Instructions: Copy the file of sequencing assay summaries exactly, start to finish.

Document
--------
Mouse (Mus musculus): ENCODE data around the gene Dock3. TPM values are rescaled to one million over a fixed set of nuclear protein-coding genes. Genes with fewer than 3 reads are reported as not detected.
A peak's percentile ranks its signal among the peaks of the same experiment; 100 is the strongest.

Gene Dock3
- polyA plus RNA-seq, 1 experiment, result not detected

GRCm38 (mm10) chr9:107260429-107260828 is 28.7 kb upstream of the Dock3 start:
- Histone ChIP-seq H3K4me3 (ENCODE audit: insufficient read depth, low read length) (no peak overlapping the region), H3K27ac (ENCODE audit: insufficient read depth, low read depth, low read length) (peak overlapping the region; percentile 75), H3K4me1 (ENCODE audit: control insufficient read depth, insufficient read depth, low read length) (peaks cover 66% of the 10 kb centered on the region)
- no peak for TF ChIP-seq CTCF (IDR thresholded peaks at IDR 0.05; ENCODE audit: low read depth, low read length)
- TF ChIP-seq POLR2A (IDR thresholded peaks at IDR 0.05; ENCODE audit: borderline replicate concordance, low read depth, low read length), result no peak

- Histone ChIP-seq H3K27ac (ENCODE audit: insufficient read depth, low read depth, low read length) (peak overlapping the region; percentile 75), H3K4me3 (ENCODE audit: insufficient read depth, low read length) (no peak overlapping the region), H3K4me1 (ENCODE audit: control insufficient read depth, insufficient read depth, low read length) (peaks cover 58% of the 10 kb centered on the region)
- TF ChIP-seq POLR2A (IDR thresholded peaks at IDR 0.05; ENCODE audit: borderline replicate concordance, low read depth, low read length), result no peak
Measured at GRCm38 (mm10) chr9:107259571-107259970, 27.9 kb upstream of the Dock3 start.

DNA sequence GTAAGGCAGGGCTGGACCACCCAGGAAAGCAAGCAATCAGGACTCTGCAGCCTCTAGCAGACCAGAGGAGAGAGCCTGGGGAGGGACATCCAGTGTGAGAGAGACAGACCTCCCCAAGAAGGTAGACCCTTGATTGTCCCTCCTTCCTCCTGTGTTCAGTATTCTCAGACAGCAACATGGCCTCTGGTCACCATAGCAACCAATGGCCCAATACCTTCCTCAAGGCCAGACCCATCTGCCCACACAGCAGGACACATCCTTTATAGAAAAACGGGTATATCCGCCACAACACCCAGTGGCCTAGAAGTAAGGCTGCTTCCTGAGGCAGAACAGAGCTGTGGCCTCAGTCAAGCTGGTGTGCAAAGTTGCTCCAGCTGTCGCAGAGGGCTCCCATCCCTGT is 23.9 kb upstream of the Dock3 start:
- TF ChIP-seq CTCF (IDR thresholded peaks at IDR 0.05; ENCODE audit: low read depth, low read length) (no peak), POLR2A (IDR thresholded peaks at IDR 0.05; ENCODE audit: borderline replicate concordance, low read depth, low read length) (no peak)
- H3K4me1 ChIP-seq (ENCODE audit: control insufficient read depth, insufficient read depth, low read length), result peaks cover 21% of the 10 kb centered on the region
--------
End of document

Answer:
Mouse (Mus musculus): ENCODE data around the gene Dock3. TPM values are rescaled to one million over a fixed set of nuclear protein-coding genes. Genes with fewer than 3 reads are reported as not detected.
A peak's percentile ranks its signal among the peaks of the same experiment; 100 is the strongest.

Gene Dock3
- polyA plus RNA-seq, 1 experiment, result not detected

GRCm38 (mm10) chr9:107260429-107260828 is 28.7 kb upstream of the Dock3 start:
- Histone ChIP-seq H3K4me3 (ENCODE audit: insufficient read depth, low read length) (no peak overlapping the region), H3K27ac (ENCODE audit: insufficient read depth, low read depth, low read length) (peak overlapping the region; percentile 75), H3K4me1 (ENCODE audit: control insufficient read depth, insufficient read depth, low read length) (peaks cover 66% of the 10 kb centered on the region)
- no peak for TF ChIP-seq CTCF (IDR thresholded peaks at IDR 0.05; ENCODE audit: low read depth, low read length)
- TF ChIP-seq POLR2A (IDR thresholded peaks at IDR 0.05; ENCODE audit: borderline replicate concordance, low read depth, low read length), result no peak

- Histone ChIP-seq H3K27ac (ENCODE audit: insufficient read depth, low read depth, low read length) (peak overlapping the region; percentile 75), H3K4me3 (ENCODE audit: insufficient read depth, low read length) (no peak overlapping the region), H3K4me1 (ENCODE audit: control insufficient read depth, insufficient read depth, low read length) (peaks cover 58% of the 10 kb centered on the region)
- TF ChIP-seq POLR2A (IDR thresholded peaks at IDR 0.05; ENCODE audit: borderline replicate concordance, low read depth, low read length), result no peak
Measured at GRCm38 (mm10) chr9:107259571-107259970, 27.9 kb upstream of the Dock3 start.

DNA sequence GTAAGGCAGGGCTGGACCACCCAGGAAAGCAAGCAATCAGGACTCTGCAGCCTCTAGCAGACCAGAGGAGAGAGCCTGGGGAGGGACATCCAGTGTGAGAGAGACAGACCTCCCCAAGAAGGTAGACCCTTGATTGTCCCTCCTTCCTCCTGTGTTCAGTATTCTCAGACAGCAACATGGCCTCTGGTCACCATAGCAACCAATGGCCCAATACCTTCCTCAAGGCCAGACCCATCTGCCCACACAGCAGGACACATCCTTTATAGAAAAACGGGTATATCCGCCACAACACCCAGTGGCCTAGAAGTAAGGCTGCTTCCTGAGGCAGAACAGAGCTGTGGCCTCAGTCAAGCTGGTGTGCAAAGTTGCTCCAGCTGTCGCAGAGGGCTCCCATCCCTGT is 23.9 kb upstream of the Dock3 start:
- TF ChIP-seq CTCF (IDR thresholded peaks at IDR 0.05; ENCODE audit: low read depth, low read length) (no peak), POLR2A (IDR thresholded peaks at IDR 0.05; ENCODE audit: borderline replicate concordance, low read depth, low read length) (no peak)
- H3K4me1 ChIP-seq (ENCODE audit: control insufficient read depth, insufficient read depth, low read length), result peaks cover 21% of the 10 kb centered on the region